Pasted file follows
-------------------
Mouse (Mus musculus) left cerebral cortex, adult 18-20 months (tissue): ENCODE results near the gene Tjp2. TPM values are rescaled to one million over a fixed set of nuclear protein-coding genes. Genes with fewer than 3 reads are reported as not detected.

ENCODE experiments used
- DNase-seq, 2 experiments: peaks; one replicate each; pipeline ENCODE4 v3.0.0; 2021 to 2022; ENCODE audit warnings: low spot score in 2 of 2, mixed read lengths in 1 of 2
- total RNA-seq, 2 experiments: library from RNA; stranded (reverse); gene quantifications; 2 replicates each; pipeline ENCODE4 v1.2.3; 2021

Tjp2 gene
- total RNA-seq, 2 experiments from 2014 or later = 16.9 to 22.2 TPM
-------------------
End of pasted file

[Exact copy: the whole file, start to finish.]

Mouse (Mus musculus) left cerebral cortex, adult 18-20 months (tissue): ENCODE results near the gene Tjp2. TPM values are rescaled to one million over a fixed set of nuclear protein-coding genes. Genes with fewer than 3 reads are reported as not detected.

ENCODE experiments used
- DNase-seq, 2 experiments: peaks; one replicate each; pipeline ENCODE4 v3.0.0; 2021 to 2022; ENCODE audit warnings: low spot score in 2 of 2, mixed read lengths in 1 of 2
- total RNA-seq, 2 experiments: library from RNA; stranded (reverse); gene quantifications; 2 replicates each; pipeline ENCODE4 v1.2.3; 2021

Tjp2 gene
- total RNA-seq, 2 experiments from 2014 or later = 16.9 to 22.2 TPM